The Split-Ubiquitin Membrane-Based Yeast Two-Hybrid System
Protein-protein interactions are essential in almost all biological processes, extending from the formation of cellular macromolecular structures and enzymatic complexes to the regulation of signal transduction pathways. It is assumed that approximately one-third of all proteins in eukaryotic cells are membrane associated. Because of their hydrophobic nature, the analysis of membrane-protein interactions is difficult to be studied in a conventional two-hybrid assay. We described here a new genetic method for in vivo detection of membrane-protein interactions in the budding yeast Saccharomyces cerevisiae. The system uses the split-ubiquitin approach based on the detection of the in vivo processing of a reconstituted split ubiquitin. On interaction of X and Y proteins, ubiquitin reconstitution occurs and leads to the proteolytic cleavage and subsequent release of a transcription factor that triggers the activation of a reporter system enabeling easy detection. In this manner, and in contrast to the conventional yeast-two hybrid system in which interactions occur in the nucleus, the membrane-based yeast two-hybrid system represents an in vivo system that detects interactions between membrane proteins in their natural environment.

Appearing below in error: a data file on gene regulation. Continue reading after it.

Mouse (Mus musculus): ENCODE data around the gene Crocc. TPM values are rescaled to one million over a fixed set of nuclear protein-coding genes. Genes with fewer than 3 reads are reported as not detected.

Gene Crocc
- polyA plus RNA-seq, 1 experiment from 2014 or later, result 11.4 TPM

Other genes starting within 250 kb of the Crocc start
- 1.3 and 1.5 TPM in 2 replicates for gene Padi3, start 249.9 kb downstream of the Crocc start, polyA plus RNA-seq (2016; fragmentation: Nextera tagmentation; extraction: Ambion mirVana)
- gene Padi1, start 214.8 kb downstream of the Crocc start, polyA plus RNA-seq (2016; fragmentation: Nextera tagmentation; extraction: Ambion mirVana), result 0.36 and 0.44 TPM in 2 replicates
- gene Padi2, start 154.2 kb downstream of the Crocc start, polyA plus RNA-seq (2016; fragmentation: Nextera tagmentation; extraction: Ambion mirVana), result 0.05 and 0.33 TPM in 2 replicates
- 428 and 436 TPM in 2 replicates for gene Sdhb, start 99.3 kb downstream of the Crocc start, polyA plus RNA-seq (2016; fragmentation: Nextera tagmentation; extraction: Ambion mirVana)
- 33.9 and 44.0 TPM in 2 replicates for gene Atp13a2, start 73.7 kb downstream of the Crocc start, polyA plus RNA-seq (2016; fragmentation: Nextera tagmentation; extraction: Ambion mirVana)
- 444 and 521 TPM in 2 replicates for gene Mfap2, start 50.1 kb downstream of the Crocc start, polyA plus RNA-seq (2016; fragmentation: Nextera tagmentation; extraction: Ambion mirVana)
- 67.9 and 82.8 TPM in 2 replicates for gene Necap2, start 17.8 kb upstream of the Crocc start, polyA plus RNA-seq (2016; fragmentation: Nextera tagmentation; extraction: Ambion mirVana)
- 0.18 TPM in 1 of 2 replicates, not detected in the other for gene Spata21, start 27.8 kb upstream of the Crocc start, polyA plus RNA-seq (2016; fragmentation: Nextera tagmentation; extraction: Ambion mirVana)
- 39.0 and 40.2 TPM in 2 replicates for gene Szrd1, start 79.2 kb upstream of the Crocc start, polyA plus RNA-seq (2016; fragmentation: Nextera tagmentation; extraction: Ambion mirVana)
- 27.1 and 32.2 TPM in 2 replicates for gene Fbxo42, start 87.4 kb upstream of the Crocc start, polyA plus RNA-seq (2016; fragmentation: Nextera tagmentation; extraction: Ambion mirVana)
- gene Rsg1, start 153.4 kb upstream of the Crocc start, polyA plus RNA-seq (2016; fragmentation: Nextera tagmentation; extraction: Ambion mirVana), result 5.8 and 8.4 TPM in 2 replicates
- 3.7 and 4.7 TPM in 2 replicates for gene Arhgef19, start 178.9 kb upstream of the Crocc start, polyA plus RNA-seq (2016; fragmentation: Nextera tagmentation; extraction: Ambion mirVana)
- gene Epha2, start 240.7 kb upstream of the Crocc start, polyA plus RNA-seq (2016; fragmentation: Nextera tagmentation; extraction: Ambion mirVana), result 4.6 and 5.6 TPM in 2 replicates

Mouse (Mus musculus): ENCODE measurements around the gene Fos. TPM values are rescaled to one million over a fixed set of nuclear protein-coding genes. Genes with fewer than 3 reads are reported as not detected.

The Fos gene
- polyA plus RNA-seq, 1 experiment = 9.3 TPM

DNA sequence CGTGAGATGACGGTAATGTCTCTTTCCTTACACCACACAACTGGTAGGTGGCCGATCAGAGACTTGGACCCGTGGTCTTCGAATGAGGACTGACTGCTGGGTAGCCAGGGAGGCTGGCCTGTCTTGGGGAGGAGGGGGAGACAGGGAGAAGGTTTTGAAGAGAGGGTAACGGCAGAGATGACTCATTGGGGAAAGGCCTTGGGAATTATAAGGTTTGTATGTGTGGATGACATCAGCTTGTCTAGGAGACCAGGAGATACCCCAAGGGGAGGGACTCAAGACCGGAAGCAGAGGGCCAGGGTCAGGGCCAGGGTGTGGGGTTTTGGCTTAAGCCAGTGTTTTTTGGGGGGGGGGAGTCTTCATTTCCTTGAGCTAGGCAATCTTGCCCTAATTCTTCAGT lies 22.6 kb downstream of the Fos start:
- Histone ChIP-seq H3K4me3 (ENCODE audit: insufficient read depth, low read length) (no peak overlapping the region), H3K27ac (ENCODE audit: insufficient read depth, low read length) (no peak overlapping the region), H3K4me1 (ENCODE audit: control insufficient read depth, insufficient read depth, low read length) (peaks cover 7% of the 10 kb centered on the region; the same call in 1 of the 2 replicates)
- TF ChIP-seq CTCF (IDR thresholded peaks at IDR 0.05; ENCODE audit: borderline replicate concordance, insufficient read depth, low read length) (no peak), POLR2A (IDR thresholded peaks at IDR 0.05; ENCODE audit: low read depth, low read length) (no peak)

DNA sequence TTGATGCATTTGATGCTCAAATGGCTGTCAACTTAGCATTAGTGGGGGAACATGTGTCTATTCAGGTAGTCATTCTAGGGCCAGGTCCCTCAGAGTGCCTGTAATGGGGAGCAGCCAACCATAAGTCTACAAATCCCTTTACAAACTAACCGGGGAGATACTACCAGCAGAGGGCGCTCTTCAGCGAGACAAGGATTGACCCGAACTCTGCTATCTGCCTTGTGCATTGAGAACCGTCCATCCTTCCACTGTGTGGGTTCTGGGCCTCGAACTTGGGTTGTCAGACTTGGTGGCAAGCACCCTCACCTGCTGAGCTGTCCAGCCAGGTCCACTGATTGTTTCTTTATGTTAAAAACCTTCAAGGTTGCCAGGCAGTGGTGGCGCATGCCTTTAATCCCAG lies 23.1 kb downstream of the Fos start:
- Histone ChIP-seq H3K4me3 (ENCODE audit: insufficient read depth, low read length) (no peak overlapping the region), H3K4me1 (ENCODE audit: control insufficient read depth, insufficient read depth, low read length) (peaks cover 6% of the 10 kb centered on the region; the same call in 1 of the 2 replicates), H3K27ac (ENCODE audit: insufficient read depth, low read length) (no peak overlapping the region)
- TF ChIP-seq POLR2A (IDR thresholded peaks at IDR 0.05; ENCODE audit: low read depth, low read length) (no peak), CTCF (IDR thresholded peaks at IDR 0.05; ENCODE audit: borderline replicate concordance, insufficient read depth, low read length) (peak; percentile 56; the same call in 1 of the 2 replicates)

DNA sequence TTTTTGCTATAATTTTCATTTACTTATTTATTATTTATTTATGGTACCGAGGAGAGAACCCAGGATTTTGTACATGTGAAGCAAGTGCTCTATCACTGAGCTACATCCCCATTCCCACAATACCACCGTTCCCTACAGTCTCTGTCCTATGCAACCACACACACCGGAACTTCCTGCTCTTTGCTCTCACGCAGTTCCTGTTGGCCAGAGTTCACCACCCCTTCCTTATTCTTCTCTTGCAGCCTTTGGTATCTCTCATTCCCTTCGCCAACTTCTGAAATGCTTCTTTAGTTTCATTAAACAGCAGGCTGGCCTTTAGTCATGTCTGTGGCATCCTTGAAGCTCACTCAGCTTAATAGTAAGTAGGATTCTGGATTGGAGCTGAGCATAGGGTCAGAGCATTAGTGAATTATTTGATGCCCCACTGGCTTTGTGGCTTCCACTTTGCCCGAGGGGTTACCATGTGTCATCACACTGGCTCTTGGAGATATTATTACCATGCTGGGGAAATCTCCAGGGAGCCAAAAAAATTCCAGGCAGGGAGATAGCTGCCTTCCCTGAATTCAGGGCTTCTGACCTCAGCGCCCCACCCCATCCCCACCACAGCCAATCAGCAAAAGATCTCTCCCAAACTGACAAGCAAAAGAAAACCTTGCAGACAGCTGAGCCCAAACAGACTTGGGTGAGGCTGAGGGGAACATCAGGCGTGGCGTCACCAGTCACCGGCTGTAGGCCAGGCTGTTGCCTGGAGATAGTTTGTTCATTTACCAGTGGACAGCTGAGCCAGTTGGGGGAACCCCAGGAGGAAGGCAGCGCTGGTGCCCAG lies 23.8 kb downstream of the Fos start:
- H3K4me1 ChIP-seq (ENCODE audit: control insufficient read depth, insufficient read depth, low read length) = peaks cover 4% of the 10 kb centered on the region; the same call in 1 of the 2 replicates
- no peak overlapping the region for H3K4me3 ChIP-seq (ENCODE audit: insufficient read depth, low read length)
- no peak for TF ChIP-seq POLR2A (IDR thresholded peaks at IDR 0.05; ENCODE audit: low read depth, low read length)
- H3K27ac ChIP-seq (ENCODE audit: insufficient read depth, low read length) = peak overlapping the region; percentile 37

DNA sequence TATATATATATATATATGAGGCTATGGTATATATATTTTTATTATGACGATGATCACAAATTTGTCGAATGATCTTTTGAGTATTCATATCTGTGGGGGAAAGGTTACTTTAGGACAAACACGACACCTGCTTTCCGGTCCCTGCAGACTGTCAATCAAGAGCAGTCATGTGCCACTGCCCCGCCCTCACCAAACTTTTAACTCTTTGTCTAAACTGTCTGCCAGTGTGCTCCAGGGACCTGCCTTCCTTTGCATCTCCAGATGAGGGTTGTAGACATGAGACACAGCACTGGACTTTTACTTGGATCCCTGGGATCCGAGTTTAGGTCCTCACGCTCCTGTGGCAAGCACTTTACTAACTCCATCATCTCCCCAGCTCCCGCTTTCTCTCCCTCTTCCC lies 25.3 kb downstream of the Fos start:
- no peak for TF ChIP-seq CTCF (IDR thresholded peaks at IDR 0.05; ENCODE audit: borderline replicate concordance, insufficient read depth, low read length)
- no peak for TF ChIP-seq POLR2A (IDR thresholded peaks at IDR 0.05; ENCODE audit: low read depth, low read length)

Keys WordsYeast two-hybrid system protein-protein interaction split-ubiquitin membrane proteins screening
- 9.Wang, B., Nguyen, M., Breckenridge, D. G., Stojanovic, M., Clemons, P. A., Kuppig, S., Shore, G. C. (2003) Uncleaved BAP31 in association with A4 protein at the endoplasmic reticulum is an inhibitor of Fas-initiated release of cytochrome c from mitochondria. J Biol Chem 278, 14461–14468.PubMedCrossRefGoogle Scholar
- 15.Sambrook, J. and Russell, D. W. (2001) Molecular Cloning, A Laboratory Manual, 3rd Ed. Cold Spring Harbor Laboratory Press, Cold Spring Harbor, New York, NY.Google Scholar